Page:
Where's Dean? [Jonah Goldberg]
A reader asks: "Isn't it about time for Chairman Howard to say something like 'I suppose it's a good thing that Zarqawi is dead…'"
That's a hell of a zinger, but what was it that caused Dean to make that gaffe in the first place? Oh, right.
When Baghdad was liberated, and Saddam removed from power, Dean came up with his most memorable line yet: "I suppose it's a good thing."
It's fantastic news that U.S. forces have killed a terrorist who murdered hundreds or thousands of Americans and Iraqis in cold blood. It's definitely not wise for pundits to take that news and bash Iraq War skeptics over the head with it. Doing so has become a ritual after every milestone in the war—the fall of Baghdad (and the Saddam statue), the killing of Uday and Qusay, the capture of Saddam, the transfer of power to the provisional government, the victory in Fallujah, the killing of al-Zarawi's deputies, the first election, the second election, the third election, and now the killing of al-Zarqawi. Every time, when victory didn't swiftly follow, support for the war and faith in America's Iraq policy ebbed a little further.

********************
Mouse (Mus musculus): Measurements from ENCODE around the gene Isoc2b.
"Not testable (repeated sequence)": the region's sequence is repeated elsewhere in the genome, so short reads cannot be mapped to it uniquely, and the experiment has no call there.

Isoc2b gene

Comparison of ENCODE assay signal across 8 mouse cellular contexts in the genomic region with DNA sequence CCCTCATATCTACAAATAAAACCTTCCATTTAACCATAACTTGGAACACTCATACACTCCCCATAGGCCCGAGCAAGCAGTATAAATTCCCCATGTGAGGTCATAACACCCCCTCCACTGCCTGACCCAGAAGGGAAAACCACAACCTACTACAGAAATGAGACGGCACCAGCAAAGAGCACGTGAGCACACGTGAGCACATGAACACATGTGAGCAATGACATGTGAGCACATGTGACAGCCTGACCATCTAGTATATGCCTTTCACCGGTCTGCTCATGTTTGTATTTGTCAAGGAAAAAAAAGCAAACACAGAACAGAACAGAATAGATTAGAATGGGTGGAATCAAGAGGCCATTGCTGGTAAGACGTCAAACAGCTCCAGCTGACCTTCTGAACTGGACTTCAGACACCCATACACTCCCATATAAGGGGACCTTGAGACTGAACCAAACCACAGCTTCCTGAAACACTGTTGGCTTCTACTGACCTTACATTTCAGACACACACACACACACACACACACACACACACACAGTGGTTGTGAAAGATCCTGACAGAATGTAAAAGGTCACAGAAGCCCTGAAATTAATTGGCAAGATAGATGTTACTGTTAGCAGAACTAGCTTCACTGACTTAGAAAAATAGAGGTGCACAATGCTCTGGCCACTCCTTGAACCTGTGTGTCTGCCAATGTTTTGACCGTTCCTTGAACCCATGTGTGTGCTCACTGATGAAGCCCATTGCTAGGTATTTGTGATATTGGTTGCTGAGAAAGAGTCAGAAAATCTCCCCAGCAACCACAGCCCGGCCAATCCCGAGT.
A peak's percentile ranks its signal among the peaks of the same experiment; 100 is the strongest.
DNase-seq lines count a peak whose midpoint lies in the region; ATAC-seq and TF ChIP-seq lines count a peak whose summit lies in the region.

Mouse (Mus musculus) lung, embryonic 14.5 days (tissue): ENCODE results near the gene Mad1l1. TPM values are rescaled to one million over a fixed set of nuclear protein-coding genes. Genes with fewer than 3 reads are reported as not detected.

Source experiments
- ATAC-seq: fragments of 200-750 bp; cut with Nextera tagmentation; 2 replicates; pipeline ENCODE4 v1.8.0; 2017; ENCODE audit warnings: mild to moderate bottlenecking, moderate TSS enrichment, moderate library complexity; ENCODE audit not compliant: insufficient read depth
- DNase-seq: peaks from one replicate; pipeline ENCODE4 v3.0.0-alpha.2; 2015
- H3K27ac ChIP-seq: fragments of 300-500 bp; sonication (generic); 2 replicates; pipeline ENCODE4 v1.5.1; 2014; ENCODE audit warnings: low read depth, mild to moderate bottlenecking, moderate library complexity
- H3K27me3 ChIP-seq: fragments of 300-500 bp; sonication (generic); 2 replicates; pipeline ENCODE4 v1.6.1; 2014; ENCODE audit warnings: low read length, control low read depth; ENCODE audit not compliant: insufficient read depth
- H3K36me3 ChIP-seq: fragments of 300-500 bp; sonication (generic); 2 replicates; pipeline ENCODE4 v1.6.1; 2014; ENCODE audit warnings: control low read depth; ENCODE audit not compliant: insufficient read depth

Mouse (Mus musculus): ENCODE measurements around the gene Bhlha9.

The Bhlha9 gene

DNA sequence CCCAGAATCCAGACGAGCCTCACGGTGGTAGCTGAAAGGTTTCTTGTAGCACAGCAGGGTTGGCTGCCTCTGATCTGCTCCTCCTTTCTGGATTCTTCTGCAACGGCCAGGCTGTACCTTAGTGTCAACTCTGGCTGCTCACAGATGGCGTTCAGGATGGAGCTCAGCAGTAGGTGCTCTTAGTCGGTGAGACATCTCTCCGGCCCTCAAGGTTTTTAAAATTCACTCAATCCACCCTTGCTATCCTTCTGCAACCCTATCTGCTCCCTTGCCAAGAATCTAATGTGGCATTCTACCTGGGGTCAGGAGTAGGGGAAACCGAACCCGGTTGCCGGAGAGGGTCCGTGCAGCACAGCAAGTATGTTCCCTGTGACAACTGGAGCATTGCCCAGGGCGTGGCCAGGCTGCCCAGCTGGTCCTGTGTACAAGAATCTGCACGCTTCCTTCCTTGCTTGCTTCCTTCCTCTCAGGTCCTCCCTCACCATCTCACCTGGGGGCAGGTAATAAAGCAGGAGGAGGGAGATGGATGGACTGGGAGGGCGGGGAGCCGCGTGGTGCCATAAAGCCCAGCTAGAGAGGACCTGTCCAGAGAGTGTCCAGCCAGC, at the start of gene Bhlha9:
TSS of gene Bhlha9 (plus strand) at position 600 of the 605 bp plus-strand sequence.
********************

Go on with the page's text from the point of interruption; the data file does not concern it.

With a real victory to celebrate, why would a Iraq War stalwart's first reaction be to mock skepticism about the war that has, so far, proven correct? Nothing better underscores the difficulty of predicting the aftershocks of events in Iraq.
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